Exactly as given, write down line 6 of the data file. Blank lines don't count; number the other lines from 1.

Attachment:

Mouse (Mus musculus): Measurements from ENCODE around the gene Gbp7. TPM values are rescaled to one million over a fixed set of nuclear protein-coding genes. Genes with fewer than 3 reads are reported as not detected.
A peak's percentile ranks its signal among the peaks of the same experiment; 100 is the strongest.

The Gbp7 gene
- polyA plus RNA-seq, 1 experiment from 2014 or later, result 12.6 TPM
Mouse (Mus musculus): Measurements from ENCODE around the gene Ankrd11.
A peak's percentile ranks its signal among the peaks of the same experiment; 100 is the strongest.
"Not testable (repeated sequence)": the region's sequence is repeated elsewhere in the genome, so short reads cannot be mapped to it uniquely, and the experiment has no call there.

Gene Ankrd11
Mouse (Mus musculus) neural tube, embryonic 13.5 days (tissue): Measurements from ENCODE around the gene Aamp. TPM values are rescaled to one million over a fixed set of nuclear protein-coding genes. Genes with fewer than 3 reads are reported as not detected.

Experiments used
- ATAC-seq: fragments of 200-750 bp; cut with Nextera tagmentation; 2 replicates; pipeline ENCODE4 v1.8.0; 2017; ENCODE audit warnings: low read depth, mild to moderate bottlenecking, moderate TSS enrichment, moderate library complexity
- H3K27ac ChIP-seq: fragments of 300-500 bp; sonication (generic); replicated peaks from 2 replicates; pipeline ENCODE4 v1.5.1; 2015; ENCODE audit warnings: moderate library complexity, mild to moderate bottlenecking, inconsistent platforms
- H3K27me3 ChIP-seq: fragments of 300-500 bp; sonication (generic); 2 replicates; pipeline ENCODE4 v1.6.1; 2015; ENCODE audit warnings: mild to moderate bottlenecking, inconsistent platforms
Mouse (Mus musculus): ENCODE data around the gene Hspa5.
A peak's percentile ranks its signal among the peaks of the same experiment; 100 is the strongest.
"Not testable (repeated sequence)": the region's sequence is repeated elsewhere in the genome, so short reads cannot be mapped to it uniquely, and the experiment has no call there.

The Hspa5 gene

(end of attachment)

A peak's percentile ranks its signal among the peaks of the same experiment; 100 is the strongest.